Historical books

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The historical books are a division of Christian Bibles, grouping 12 (or in some denominations more) books of the Old Testament.[1] It includes[2] the Former Prophets from the Nevi'im and two of the ungrouped books of Ketuvim of the Hebrew Bible together with the Book of Ruth and the Book of Esther which in the Hebrew are both found in the Five Megillot. These 12 books make up the historical books in the Protestant Bible, but several other books not found in the Hebrew Bible are also included in Catholic and Orthodox Bibles (see the list below for details).

The books provide a history of the Israelites spanning nearly a millennium, from their conquest of Canaan until the return to Zion in 539 BCE. The historical books tell of the entry of the Israelites into the Promised Land after The Exodus, the leadership of the biblical judges, the establishment of the United Monarchy and its subsequent division into the northern Kingdom of Israel and southern Kingdom of Judah, and the Babylonian captivity.[3][4]

List

The historical books of the main Christian canons are as follows:[5]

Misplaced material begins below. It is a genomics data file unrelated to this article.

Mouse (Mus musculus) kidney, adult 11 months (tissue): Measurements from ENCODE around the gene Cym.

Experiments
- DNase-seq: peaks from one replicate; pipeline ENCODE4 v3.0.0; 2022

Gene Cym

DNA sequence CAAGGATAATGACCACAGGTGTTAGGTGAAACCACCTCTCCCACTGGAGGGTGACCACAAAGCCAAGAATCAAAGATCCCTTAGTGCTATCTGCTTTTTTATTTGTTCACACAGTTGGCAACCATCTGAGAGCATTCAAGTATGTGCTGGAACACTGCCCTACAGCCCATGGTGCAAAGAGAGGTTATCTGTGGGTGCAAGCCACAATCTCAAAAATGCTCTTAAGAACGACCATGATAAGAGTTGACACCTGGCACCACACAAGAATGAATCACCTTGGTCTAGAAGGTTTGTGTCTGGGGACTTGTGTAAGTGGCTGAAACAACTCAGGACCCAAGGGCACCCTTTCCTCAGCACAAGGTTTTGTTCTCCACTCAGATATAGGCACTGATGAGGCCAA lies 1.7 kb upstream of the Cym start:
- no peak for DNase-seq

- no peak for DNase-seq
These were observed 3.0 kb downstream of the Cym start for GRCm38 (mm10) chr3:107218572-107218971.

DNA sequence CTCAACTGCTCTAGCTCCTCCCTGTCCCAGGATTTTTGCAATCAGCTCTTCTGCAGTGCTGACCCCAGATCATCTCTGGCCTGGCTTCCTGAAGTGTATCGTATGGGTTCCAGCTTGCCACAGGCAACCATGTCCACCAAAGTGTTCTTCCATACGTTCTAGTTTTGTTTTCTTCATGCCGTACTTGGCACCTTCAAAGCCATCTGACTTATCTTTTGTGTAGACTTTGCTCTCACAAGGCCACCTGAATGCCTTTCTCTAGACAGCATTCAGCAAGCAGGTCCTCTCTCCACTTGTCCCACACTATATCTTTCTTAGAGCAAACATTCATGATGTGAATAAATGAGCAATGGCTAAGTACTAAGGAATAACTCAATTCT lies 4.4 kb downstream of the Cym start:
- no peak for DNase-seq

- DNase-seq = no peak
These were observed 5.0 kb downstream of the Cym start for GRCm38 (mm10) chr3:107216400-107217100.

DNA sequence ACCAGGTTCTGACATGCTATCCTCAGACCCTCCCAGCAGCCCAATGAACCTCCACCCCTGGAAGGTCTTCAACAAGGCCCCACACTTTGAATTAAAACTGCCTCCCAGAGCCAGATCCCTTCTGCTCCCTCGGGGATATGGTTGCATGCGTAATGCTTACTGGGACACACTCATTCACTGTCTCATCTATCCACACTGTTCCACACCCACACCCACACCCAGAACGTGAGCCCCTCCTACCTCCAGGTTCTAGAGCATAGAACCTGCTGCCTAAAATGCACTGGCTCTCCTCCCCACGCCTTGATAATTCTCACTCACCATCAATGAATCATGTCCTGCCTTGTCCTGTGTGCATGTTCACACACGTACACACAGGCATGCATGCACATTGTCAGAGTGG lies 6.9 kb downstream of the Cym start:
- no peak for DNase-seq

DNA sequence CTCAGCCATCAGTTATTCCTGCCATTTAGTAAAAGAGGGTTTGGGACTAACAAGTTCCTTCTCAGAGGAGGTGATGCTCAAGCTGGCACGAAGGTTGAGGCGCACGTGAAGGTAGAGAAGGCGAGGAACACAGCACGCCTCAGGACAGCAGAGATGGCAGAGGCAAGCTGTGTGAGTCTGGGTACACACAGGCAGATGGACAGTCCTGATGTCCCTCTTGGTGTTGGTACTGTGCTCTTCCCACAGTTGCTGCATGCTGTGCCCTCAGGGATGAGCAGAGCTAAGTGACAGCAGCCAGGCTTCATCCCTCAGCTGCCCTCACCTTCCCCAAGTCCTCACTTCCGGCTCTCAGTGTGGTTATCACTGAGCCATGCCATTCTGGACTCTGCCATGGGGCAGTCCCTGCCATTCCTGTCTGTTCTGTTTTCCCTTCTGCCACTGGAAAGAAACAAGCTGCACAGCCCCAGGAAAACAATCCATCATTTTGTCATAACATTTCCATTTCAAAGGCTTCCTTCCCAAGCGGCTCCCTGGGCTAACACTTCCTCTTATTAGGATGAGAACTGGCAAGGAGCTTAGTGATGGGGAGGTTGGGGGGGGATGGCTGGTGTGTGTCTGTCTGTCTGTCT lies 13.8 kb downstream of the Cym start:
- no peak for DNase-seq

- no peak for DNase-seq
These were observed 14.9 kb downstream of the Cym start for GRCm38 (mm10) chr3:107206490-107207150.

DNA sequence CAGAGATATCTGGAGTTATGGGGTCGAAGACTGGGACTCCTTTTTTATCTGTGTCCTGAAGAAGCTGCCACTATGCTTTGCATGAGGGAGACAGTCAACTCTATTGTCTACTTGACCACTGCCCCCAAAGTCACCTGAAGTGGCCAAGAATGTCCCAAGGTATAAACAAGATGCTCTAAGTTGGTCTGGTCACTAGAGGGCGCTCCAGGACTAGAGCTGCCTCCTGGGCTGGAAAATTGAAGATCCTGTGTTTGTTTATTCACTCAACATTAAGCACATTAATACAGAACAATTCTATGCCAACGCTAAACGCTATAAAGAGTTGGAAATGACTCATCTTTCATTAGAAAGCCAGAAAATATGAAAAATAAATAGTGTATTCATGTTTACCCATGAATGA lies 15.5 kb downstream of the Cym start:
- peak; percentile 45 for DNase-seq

• Joshua
  • Judges
  • Ruth
  • Samuel, split in two in Christian Bibles:
  • Kings, split in two in Christian Bibles:
  • Chronicles, split in two in Christian Bibles:
  • Ezra (1 Esdras)
  • Nehemiah (2 Esdras)
  • Tobit (only included in the Catholic and Orthodox canons)
  • Judith (only included in the Catholic and Orthodox canons)
  • Esther
  • Some of the Books of the Maccabees:
    • 1 Maccabees (only included in the Catholic and Orthodox canons)
    • 2 Maccabees (only included in the Catholic and Orthodox canons)
    • 3 Maccabees (only included in the Orthodox canons)
    • 4 Maccabees (Protestant, Catholic, and Eastern Orthodox Churches consider it noncanonical. The Catholic Trent Council and the Eastern Orthodox Quintsext Council exclude it, but Greek Orthodox and Georgian Orthodox Bibles have included it in their pages without officially considering it canonical.)
  • 3 Esdras ("3 Esdras" in Russian Bibles correspond to "4 Esdras" in Vulgate Bibles. Russian and Georgian Bibles often include it, but their Churches consider it noncanonical based on the Eastern Orthodox Quintsext Council. The Protestant and Catholic Churches also consider it noncanonical.)

See also

References

  1. ^ Vincent P. Branick (2011). Understanding the Historical Books of the Old Testament. Paulist Press. ISBN 978-0809147281.
  2. ^ Vincent P. Branick (2011). Understanding the Historical Books of the Old Testament. Paulist Press. ISBN 978-0809147281.
  3. ^ Bible.org - 4. The Historical Books
  4. ^ Learn Religions - Historical Books
  5. ^ Introduction to the Historical Books: Strategies for Reading - In Search of the Historical Books


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